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Do you have an iPhone or iPad lying around you’re not using? Thinking of upgrading? Time to take that (gently) used device and donate it to someone who could really use it right now.

A group of second-year medical students from the Keck School of Medicine of USC are collecting smartphones, tablet computers and laptops — anything with internet connectivity and a camera, made by Apple or any other brand — and donating them to LAC+USC Medical Center and other Los Angeles hospitals. They, in turn, will distribute them to patients who are infected with COVID-19 and who may be isolated from family and friends.

A drive-through donation box has been set up and will be open Thursday from 8 a.m. to 3 p.m. at the Biggy parking structure’s parking attendant booth, 1334 Biggy Street, on the Health Sciences Campus. Check out the flyer for more info. Those who can’t make it can fill out an online donation form, and the L.A. group will come pick up the device.

Donors are encouraged to wipe all data from their devices before donating. Here are step-by-step instructions on how to do so.

Janine Cadet, who’s helping to lead the local effort, says isolation and loneliness were challenges patients in a hospital setting faced even before the coronavirus pandemic.

“Imagine: You can’t have visitors, you can’t have your family and friends there to support you,” said Cadet, who has researched the health effects of isolation and loneliness of patients. “We wanted to combat that by bringing in these devices so people can stay connected. We’re hoping that this will benefit outcomes and help people recover more quickly.”

The other Keck School students involved are Katherine Bick, Neal Nathan, Emmy Jin, and Kristina van de Goor. All are from the Class of 2022.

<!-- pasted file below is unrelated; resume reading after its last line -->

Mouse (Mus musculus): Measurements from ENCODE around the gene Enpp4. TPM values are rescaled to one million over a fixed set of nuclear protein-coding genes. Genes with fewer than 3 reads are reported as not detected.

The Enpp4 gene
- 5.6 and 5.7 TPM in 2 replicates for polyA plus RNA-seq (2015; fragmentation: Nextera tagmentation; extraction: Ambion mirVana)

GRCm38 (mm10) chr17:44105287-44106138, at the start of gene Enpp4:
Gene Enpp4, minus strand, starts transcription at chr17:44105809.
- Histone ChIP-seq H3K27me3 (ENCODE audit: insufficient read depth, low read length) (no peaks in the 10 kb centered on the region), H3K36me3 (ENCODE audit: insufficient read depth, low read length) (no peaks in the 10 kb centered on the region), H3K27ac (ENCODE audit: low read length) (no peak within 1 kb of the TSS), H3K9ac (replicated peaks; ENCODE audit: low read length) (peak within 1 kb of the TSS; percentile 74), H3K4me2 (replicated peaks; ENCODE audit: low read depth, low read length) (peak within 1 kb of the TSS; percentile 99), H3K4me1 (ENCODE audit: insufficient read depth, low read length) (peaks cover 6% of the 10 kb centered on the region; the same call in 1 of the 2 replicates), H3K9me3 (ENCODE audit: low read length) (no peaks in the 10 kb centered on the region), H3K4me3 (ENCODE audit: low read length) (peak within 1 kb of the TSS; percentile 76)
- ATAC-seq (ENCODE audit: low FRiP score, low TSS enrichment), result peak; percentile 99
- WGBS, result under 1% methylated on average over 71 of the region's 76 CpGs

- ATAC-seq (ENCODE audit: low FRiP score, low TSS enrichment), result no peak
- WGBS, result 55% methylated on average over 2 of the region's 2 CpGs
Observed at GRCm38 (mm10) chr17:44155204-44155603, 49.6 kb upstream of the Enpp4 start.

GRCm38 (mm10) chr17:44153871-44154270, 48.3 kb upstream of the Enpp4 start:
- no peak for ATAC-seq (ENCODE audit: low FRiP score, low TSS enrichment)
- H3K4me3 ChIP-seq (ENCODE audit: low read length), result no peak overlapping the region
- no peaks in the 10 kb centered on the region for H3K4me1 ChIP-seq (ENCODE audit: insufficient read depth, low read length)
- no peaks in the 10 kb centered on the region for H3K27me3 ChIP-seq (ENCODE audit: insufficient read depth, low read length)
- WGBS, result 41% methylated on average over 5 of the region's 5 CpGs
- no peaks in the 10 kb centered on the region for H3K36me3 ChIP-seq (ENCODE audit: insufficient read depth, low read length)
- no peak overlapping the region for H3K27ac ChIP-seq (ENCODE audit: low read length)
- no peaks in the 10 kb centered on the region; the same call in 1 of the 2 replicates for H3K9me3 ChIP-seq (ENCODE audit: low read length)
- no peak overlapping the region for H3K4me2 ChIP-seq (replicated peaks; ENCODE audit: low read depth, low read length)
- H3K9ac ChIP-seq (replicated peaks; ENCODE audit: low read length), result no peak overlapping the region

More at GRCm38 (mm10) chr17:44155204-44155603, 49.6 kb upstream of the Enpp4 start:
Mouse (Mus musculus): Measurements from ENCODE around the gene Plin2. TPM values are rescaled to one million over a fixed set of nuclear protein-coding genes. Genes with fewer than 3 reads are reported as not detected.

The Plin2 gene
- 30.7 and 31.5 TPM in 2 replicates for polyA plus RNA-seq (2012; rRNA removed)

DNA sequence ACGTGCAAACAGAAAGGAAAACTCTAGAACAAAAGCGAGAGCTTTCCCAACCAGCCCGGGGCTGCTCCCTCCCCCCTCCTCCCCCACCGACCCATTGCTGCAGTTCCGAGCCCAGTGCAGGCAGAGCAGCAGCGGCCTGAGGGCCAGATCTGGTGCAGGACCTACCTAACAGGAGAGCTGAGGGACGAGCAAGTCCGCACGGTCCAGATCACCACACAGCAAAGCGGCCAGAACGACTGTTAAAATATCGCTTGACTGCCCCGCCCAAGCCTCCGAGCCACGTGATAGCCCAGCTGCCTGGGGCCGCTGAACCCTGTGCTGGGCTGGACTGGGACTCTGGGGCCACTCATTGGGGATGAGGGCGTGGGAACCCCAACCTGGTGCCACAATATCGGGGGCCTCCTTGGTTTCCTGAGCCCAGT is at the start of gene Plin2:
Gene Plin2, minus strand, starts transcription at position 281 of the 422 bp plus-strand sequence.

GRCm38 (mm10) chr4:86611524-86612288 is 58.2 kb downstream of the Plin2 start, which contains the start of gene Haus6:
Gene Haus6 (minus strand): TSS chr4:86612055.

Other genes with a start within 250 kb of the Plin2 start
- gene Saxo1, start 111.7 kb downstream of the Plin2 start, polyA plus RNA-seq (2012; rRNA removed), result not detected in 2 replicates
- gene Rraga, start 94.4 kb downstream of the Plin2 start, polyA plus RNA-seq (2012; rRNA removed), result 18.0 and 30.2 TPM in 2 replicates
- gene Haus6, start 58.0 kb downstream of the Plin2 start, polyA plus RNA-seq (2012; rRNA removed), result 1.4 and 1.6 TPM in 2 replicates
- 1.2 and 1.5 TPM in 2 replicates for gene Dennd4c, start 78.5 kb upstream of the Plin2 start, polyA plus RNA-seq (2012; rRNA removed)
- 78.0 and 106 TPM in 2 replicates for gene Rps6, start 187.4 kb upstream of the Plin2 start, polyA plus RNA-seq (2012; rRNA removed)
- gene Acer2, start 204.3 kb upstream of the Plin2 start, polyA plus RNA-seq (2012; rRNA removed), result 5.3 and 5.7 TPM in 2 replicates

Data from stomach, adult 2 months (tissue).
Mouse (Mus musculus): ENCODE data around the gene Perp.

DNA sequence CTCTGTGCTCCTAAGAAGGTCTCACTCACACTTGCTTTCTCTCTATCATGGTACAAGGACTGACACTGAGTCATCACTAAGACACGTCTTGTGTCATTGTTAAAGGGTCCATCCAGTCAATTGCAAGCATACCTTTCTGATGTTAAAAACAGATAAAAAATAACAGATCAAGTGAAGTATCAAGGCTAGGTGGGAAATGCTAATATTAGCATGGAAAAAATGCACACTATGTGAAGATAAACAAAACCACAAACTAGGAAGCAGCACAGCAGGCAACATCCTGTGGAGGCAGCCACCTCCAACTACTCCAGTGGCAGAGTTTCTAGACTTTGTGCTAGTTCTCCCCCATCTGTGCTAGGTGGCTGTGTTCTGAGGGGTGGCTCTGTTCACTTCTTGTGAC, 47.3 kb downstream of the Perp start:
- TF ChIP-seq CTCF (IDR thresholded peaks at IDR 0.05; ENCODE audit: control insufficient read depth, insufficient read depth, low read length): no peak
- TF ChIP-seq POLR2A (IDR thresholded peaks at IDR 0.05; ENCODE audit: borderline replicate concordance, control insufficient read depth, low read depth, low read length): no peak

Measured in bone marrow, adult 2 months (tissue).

Cadet said the group’s goal is to donate anywhere from 300 to 500 devices to local hospitals, clinics and affiliated partners who are treating COVID-19 patients. USC’s Global Medicine program has donated about two dozen unused iPads from the department.

Cadet says the group’s first donation to LAC+USC will come next Monday. They’re also working with Adventist Health White Memorial and Olive View-UCLA Medical Center.

Bick says in addition to the isolation patients feel while undergoing treatment for the virus, they often lack someone close to them to help decide on treatments and other issues.

“Involving family in medical decisions is important,” she said. “That has really been lost during the pandemic.”

The national program, Connect for COVID, has raised nearly $6,000 (out of a goal of $10,000) on a GoFundMe page. That initiative was started by two brothers: Sunny Sandhu and Manraj Singh. According to a story in TIME last month, Singh. Sandhu, a senior at Princeton University (where Cadet went as an undergrad), had to self-isolate because of possible exposure to COVID-19.

Though physically alone, Sandhu was pleasantly surprised by how connected video chatting made him feel to friends and family around the world. But he quickly realized he “was fortunate enough to have a smart device in my hands [and] many others weren’t.”

 After that experience, Sandhu and Singh, a consultant with Deloitte, started asking friends who worked in the medical field if they could use donated smart devices to help patients connect with their families. They got an overwhelming response, and forged partnerships with medical students in cities including Baltimore, New York, Miami, Boston and Washington, D.C.

 “Not having a smartphone isn’t a human rights issue,” Singh says. “But dying alone, without your loved ones in your corner, that is.”

Add Los Angeles to that list of cities where donation programs are spreading.

— By Landon Hall